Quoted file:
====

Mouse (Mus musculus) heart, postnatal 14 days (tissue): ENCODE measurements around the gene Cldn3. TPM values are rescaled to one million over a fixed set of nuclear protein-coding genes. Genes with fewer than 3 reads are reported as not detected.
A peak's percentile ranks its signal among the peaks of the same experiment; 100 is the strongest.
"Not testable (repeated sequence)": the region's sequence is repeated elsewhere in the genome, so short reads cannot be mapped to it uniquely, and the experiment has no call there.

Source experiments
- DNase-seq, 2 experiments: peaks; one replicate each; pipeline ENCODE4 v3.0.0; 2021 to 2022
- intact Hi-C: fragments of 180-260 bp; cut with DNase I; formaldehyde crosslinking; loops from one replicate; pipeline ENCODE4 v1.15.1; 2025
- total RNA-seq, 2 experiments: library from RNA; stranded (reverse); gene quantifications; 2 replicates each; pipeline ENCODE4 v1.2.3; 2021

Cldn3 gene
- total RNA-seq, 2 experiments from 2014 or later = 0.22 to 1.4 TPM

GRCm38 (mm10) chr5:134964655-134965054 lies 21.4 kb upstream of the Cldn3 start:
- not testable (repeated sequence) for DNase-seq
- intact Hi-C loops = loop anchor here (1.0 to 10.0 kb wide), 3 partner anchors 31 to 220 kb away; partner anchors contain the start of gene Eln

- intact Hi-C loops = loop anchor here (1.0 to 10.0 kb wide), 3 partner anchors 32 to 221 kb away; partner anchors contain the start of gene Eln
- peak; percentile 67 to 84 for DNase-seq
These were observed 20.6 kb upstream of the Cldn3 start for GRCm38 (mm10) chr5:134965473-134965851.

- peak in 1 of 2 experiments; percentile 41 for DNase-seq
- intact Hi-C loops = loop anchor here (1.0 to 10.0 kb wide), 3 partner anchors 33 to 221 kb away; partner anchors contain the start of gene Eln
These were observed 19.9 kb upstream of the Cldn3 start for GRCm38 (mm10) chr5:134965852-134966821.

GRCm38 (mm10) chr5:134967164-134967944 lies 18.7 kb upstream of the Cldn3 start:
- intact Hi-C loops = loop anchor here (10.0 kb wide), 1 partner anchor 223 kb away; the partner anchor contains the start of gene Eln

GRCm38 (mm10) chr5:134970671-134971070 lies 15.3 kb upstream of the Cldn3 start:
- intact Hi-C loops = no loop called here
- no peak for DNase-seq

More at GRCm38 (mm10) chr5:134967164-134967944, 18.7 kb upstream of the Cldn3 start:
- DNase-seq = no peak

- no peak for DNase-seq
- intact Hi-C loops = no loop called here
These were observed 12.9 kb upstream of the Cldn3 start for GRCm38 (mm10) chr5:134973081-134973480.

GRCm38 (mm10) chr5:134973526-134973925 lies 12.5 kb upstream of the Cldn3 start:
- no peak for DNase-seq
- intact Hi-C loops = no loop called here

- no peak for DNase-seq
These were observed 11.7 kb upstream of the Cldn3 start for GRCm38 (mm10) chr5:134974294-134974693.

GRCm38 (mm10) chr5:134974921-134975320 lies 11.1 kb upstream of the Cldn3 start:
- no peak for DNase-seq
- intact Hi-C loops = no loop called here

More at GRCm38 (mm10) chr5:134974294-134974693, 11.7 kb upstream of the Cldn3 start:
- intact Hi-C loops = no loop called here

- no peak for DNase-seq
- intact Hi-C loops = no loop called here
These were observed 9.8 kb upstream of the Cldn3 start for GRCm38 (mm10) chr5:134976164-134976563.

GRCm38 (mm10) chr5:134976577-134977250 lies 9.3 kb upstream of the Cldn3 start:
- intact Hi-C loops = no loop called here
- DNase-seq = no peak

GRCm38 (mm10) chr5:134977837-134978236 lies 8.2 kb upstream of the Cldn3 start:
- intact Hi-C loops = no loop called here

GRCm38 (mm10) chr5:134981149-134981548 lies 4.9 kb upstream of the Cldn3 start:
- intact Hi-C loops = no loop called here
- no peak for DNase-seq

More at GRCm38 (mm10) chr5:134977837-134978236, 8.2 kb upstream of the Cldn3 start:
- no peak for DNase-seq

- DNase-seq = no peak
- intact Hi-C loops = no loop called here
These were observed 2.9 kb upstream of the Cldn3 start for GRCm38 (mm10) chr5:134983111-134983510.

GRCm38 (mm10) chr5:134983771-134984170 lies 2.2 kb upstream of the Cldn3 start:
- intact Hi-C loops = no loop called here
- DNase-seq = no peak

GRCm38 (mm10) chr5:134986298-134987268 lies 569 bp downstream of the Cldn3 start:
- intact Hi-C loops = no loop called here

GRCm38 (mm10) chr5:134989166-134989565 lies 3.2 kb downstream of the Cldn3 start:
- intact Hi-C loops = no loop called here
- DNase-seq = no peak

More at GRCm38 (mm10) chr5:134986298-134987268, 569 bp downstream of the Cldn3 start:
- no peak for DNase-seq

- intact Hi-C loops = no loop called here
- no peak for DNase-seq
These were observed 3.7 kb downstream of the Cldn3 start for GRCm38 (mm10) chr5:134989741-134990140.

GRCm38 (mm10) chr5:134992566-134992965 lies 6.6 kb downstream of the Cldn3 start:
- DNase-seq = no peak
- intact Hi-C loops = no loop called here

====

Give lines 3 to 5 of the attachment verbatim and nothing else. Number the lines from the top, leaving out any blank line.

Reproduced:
"Not testable (repeated sequence)": the region's sequence is repeated elsewhere in the genome, so short reads cannot be mapped to it uniquely, and the experiment has no call there.

Source experiments
- DNase-seq, 2 experiments: peaks; one replicate each; pipeline ENCODE4 v3.0.0; 2021 to 2022